Change and Biases

In your realizing that I am what the Scriptures are all about, you will discover uniquely for yourself, face to face with me, that I am what you are all about and rivers of living waters will gush out of your innermost being!

John 7:38

I would love to tell you the difference between faith and religion as a starting point. I had this phrase come to me a few hours ago:

Religion is like a man who had all his ducks in a row. When there was a famine he had to eat one of them. To have all his ducks in a row again he got in line.

I have been talking about the tension between chaos and order lately. This is not a dichotomy, it is two sides of one coin. What is known territory for one, is frightening and unknown chaos for another, and somehow we are all on this continuum.

Religion craves order. All truths are lined up and neatly numbered. When one breaks down, it has to be defended at all cost, because order is at stake. Thus believers line up in the trenches.

We can see that in the trials of Galileo Galilei. It was common knowledge that the world was flat, and when that was challenged, the church united.

It was not even necessary to look through the telescope that Galileo was using. They only needed to look into the book. Genesis 1 was clear: the world was flat.

This fight cost the lives of many, and it was only in the last century that the catholic church conceded.

It is through dogma and doctrine, hierarchy and submission, as well as the threat of eternal fire and torture that the lines get closed. But also through our very own biases.

There are primarily two biases at play here: the backfire effect and the bandwagon effect.

The backfire effect is our tendency to discard logical arguments and believe even stronger. We usually say that we overcome doubt and exercise faith.

The second, bandwagon effect, is that we tend to believe things that many believe. It is linked to group think and herd behavior.

But why does this happen in the first place?

Wisdom, as I have written about lately, is a stream from the throne of God as source.

Religion is like a man that took a bath in the stream of wisdom that proceeds from the throne of God, only to climb back up the shores. Believing that he now knew how to believe in and what to believe about God, ice cubes fell from his lips that left nothing but small lifeless puddles soon to dry up.

It is not only when we are not connected to the spirit that the letter starts to kill. It is also when we think that we have understanding and now know.

The water freezes, which means that we use the same old same old interpretation of the bible that we always believed. It is written, we say.

What if we misinterpreted? What if our water is frozen all along?

Jesus at the cross had water and blood flowing from his side, his inner most being. Wisdom and life. He had been standing, no, swimming in the river of wisdom his whole life. And rivers of living water came from his inner most being, even in death.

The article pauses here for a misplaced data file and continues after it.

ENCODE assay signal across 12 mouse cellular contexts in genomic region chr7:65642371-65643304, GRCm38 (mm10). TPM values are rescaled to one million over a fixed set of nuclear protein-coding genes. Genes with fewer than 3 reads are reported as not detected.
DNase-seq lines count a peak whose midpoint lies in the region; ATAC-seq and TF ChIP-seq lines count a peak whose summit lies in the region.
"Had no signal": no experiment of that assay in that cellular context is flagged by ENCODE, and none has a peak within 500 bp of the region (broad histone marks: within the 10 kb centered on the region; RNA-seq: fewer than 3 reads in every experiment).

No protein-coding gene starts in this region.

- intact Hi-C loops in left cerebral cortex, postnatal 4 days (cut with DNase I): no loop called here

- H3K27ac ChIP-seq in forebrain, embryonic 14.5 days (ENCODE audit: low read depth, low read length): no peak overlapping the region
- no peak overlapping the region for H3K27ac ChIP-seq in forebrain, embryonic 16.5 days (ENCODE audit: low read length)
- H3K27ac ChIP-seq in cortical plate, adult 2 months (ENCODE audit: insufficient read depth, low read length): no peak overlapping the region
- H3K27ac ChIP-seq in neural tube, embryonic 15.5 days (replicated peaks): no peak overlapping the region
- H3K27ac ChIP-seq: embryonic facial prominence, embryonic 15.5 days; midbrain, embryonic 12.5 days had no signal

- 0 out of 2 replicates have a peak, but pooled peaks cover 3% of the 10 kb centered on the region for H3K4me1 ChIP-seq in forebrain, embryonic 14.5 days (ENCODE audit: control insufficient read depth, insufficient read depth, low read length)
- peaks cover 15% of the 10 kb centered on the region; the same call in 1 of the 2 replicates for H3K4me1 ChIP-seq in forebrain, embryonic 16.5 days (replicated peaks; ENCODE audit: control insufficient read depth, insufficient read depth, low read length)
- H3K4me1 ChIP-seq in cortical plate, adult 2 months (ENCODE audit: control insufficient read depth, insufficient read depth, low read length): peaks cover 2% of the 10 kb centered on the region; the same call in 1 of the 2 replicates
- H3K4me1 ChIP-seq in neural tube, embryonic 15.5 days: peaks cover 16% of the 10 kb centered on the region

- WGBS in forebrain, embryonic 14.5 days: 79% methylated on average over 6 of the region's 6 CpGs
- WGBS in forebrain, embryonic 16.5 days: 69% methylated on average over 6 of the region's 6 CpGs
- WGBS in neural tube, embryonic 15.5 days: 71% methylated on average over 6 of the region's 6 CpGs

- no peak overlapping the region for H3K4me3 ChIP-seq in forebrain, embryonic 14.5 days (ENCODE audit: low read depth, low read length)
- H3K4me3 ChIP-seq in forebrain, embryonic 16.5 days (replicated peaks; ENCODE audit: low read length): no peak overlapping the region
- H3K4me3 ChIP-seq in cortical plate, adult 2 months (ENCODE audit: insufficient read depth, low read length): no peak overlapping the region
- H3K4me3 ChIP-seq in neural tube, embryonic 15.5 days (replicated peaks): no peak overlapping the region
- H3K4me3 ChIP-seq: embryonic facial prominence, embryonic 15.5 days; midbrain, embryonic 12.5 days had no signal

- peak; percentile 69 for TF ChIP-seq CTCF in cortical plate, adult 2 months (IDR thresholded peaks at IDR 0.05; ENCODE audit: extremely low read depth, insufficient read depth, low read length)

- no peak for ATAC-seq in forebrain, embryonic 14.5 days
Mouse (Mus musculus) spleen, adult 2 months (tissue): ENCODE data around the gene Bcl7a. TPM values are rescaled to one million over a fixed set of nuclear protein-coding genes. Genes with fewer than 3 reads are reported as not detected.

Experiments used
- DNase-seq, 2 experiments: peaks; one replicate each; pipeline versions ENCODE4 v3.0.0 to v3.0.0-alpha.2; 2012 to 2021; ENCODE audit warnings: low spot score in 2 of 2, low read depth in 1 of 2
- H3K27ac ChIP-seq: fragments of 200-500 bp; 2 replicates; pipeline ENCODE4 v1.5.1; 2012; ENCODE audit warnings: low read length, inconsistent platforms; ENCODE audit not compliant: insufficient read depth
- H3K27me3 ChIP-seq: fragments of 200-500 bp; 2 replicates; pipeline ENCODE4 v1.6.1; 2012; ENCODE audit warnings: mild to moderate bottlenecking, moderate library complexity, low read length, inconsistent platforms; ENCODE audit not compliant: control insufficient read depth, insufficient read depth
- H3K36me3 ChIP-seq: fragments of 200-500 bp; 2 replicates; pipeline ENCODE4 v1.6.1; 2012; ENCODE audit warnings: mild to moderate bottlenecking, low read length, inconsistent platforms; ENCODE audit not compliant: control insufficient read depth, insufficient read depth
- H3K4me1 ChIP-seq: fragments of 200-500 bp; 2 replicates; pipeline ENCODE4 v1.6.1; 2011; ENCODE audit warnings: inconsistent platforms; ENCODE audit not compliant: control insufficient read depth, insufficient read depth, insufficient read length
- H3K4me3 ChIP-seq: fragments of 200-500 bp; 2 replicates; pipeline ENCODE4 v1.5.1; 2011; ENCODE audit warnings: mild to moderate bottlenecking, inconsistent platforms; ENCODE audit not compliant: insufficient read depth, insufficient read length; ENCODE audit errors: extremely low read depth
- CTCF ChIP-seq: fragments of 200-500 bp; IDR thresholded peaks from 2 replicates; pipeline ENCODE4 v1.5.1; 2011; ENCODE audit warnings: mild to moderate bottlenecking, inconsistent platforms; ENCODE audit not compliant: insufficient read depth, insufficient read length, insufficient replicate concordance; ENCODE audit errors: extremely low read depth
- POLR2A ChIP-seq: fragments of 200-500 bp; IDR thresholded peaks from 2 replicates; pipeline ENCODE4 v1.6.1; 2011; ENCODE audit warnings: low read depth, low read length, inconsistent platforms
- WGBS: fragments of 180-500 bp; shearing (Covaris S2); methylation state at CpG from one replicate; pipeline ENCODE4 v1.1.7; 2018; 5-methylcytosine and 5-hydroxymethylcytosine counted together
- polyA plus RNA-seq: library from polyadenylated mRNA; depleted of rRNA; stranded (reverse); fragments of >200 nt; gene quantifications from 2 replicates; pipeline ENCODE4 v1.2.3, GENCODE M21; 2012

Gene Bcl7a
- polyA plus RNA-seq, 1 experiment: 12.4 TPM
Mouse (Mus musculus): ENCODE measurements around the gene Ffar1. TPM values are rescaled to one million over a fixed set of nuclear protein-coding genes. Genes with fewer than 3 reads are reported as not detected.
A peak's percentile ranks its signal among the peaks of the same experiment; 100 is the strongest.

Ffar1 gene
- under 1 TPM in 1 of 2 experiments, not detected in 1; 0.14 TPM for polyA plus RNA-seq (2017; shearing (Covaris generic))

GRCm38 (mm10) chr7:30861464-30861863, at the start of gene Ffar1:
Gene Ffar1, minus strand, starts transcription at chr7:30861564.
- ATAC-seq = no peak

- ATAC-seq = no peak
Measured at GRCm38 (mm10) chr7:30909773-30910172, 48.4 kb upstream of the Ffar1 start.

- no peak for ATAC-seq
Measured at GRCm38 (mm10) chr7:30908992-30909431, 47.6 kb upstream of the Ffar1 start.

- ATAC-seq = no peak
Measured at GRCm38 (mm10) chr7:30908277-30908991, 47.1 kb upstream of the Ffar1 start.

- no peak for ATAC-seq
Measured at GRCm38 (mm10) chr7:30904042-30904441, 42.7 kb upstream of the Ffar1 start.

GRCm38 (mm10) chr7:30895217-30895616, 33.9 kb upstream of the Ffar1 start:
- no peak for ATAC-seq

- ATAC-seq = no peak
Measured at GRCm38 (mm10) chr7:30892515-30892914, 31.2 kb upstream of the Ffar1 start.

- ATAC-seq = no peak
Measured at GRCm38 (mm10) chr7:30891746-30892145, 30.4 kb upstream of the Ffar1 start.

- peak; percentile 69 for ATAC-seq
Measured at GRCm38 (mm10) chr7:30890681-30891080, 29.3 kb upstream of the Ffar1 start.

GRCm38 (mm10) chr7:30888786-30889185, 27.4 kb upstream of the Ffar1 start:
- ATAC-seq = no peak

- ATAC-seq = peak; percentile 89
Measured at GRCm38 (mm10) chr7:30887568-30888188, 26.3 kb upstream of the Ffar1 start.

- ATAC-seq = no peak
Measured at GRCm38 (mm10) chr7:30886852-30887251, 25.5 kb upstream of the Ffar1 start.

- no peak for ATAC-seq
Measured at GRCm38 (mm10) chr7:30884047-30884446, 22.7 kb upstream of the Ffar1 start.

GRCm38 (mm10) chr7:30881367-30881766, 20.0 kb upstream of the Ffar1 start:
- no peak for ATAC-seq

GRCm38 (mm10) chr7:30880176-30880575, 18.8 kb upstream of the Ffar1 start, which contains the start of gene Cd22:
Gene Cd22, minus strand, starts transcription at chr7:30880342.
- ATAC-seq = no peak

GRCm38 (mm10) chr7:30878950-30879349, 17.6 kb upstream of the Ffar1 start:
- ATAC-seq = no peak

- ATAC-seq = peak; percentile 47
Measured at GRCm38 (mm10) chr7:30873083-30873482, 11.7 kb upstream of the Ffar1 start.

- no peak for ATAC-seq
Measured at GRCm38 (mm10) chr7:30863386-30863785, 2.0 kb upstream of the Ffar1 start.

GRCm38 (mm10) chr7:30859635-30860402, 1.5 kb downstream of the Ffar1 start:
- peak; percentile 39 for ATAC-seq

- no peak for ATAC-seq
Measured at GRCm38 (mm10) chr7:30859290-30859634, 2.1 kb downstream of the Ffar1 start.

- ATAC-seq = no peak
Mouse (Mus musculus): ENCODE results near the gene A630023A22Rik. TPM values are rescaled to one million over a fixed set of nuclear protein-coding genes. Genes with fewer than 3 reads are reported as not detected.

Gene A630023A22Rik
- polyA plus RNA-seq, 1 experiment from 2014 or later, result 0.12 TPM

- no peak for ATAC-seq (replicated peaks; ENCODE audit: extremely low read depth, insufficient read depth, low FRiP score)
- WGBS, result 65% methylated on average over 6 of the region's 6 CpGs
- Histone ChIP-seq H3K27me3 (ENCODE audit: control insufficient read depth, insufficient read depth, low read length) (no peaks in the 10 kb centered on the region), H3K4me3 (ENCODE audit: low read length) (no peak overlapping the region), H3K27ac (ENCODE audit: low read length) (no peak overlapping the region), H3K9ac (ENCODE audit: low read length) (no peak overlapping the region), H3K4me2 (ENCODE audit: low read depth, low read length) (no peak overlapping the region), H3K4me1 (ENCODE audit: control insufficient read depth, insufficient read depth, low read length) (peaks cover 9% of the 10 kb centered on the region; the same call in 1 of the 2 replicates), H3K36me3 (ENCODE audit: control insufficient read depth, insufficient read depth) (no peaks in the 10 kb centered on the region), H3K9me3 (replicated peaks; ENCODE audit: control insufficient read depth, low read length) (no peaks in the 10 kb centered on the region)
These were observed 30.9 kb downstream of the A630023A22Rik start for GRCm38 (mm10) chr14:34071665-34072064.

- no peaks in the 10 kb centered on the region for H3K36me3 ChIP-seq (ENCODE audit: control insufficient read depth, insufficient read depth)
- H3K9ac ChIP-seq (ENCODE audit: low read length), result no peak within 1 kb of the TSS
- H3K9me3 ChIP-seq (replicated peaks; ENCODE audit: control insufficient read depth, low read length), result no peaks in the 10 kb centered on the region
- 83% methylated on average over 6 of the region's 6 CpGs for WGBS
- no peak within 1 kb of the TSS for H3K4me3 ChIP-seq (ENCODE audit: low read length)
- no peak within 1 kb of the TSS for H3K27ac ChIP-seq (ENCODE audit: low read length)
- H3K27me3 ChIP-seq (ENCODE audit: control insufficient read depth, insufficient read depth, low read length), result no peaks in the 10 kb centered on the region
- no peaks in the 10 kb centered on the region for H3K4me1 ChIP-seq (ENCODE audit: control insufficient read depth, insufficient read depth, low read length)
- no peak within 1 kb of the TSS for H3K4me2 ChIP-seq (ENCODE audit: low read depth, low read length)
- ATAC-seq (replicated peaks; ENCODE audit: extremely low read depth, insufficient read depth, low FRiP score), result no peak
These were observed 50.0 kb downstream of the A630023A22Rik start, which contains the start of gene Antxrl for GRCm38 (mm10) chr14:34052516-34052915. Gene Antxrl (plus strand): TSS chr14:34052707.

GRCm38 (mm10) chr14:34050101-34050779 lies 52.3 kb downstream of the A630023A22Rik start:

There are two ways though we react to uncertainty, chaos and change. One is going to the trenches, as I have just shown. The other seems to be hunting for new understanding.

In times of uncertainty we see that our explanation of the world is an imperfect fit and flawed at least, if not plain wrong (which would be much easier to see, because nothing fits any more). The left hemisphere of our brain, which contains our worldview, loses control.

This is when the right hemisphere kicks in and generates possible, but usually, due to the nature of the situation, badly informed explanations. Well, yeah, it is the unknown it tries to chart. They are manifold, intuitive and widespread.

The left hemisphere, containing language, gives words to those theories and tries to make sense of them within its own framework. That is, it sees which fits best to what we already know. The better an explanation fits to our preconceived expectations and worldview, the more likely are we to believe something. This is called confirmation bias.

Another bias could also kick in: Illusionary truth effect. This is a tendency to believe that a statement is true if it is easier to process, or if it has been stated multiple times, regardless of its actual veracity.

If we expect the world to go array and an evil leader to arise, with all governments joining forces with him against Christ, we are primed and biased to believe scenarios that fit that mold. If we expect a sign to be put on us without which we cannot buy more sell, the newest technology of the day will be exactly that.

It is only when we dive deep into the unknown that we find new meaning. For that, we have to let go of the old.

Our biases serve us very badly in times of change. To hold fast to our own interpretations even if proven wrong and going to the trenches for them not only makes it harder to admit mistakes as we might lose our face. It also is the seedbed for confirmation bias and bad selection of new explanations of what is happening.

Our interpretation of the biblical narrative makes us susceptible to conspiracy theories.

Reading the apocalypse as a series of catastrophes will have us search for the antichrist and fall for all kinds of stories, ranging from Nero to Bill Gates.

Reading the apocalypse as the unveiling of the Christ within us will have you go from glory to glory.

You chose. But please, be aware of your biases. Sometimes, it is not the voice of the Spirit, but your biases talking. Maybe more often than you think, especially in times of change.